The USS Roosevelt is part of the Navy’s Strike Group Nine, so in addition to the carrier, there are a number of support vessels protecting the floating city, including destroyers, according to the U.S. Navy.

Kalmick proudly points to his phone where he was able to video flight deck operations of the F-18 Hornets revving up their jets to full throttle before the catapult mechanism is released, and he watched as the steam screams across the deck as the fighter is thrust into the air almost immediately.

Watching them take off was amazing, said Kalmick, but watching them land was at first nerve wracking. “The way the deck is angled,” he said, “it looks like they’re coming right at you.” He said there are four grappling wires strung across the deck for the plane’s tailhook to grab onto.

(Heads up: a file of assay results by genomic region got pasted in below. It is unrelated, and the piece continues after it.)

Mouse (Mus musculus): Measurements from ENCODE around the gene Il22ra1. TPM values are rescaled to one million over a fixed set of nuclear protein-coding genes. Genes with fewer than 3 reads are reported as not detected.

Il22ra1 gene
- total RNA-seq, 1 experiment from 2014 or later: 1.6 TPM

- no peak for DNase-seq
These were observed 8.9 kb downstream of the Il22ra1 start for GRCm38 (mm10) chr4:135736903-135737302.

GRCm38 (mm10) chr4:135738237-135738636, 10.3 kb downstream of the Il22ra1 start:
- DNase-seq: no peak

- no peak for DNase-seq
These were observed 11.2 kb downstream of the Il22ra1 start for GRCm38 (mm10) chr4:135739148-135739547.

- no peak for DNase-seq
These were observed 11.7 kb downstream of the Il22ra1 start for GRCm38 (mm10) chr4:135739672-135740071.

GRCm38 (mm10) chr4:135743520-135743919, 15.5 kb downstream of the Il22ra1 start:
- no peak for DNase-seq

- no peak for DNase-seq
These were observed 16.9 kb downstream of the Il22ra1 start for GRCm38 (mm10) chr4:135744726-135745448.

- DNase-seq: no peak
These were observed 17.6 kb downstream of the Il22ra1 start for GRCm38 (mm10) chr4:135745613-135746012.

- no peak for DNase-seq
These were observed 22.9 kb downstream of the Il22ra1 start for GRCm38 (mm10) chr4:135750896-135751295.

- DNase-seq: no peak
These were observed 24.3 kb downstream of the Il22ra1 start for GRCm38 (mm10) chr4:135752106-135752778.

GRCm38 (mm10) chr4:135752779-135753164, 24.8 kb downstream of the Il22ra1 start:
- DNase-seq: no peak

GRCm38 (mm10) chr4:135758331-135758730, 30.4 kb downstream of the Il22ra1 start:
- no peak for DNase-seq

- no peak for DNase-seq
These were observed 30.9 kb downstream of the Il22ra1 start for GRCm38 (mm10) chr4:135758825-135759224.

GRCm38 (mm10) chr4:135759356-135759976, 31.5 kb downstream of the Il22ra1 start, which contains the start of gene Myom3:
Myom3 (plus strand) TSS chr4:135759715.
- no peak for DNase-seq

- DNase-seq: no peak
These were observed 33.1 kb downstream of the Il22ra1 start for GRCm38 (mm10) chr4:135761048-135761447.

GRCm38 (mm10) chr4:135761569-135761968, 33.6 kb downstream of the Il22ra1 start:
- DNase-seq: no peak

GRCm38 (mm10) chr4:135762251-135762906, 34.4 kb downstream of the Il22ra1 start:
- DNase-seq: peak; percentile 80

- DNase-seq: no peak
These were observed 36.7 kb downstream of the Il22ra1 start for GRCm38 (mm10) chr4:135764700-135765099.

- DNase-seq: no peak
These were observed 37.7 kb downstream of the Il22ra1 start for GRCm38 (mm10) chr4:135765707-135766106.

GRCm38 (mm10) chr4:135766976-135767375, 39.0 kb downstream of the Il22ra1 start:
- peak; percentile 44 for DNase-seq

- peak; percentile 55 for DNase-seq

Precision flyers are able to lay it down on the third wire, he said, while any of the four will get you safely aboard the carrier.

The delegation was given the VIP treatment around the ship, said Kalmick, adding that they were honored to experience things that “even where some sailors on the ship never get to see. I never served in the military, so it was fascinating to see a military operation.”

The delegation ate three meals on their overnight carrier journey, said Kalmick, adding that they ate with a cross section of the sailors aboard the Roosevelt. “We ate with the officers in the officers’ mess hall, then with the ranking enlisted and once with the sailors themselves.”

Kalmick and the other members of the delegation spent the night on the ship, saying he shared a two-bed bunk “state room” with a Torrance, California police official.